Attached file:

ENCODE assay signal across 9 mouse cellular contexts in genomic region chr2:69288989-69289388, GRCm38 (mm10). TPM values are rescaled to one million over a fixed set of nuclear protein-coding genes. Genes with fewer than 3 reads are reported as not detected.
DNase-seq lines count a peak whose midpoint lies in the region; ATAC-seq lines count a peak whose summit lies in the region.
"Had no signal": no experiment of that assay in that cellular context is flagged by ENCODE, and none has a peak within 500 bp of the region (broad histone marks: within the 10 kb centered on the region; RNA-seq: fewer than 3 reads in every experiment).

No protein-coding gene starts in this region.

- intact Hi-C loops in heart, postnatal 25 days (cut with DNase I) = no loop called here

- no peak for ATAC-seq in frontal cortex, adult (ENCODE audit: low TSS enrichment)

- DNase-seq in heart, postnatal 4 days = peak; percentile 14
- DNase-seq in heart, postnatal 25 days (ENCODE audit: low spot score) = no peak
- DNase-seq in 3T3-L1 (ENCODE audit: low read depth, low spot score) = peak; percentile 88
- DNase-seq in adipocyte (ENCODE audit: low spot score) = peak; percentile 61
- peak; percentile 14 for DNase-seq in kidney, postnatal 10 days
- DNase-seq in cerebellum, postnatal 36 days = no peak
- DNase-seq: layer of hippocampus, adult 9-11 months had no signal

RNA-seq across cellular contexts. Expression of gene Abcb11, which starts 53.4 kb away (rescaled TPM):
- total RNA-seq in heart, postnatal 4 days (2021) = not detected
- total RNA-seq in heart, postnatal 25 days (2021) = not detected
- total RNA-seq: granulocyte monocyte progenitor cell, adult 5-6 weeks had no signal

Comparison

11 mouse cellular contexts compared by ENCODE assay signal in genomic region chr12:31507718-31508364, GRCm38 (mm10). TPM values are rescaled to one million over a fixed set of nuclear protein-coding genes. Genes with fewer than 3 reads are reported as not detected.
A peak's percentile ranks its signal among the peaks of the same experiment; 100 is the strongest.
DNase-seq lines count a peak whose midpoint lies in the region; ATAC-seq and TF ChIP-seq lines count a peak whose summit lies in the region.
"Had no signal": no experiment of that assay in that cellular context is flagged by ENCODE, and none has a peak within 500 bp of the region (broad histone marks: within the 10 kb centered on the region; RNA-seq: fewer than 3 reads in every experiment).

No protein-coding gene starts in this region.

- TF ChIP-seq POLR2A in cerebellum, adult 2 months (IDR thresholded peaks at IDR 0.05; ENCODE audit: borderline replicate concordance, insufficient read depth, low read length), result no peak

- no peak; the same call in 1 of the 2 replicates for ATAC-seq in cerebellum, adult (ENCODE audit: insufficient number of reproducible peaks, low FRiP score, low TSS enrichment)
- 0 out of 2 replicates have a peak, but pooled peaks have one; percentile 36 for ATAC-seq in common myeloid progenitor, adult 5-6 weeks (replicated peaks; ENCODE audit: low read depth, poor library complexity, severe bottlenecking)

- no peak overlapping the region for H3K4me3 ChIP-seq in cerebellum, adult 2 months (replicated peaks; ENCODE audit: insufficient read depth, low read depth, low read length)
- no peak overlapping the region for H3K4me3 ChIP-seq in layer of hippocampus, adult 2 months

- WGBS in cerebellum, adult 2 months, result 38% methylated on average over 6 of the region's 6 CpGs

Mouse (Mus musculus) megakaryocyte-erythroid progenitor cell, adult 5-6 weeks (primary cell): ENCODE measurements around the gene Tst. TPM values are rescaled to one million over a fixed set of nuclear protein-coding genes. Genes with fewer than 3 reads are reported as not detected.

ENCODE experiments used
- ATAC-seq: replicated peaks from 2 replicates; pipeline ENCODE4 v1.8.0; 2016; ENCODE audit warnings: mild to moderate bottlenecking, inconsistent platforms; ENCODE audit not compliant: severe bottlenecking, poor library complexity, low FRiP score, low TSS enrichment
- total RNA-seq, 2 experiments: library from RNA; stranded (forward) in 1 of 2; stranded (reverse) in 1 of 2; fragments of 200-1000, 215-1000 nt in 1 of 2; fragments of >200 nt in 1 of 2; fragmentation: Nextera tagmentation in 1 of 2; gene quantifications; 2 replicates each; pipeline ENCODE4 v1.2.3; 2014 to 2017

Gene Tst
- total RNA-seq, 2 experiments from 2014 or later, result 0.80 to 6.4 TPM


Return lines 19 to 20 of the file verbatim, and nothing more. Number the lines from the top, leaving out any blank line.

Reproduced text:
11 mouse cellular contexts compared by ENCODE assay signal in genomic region chr12:31507718-31508364, GRCm38 (mm10). TPM values are rescaled to one million over a fixed set of nuclear protein-coding genes. Genes with fewer than 3 reads are reported as not detected.
A peak's percentile ranks its signal among the peaks of the same experiment; 100 is the strongest.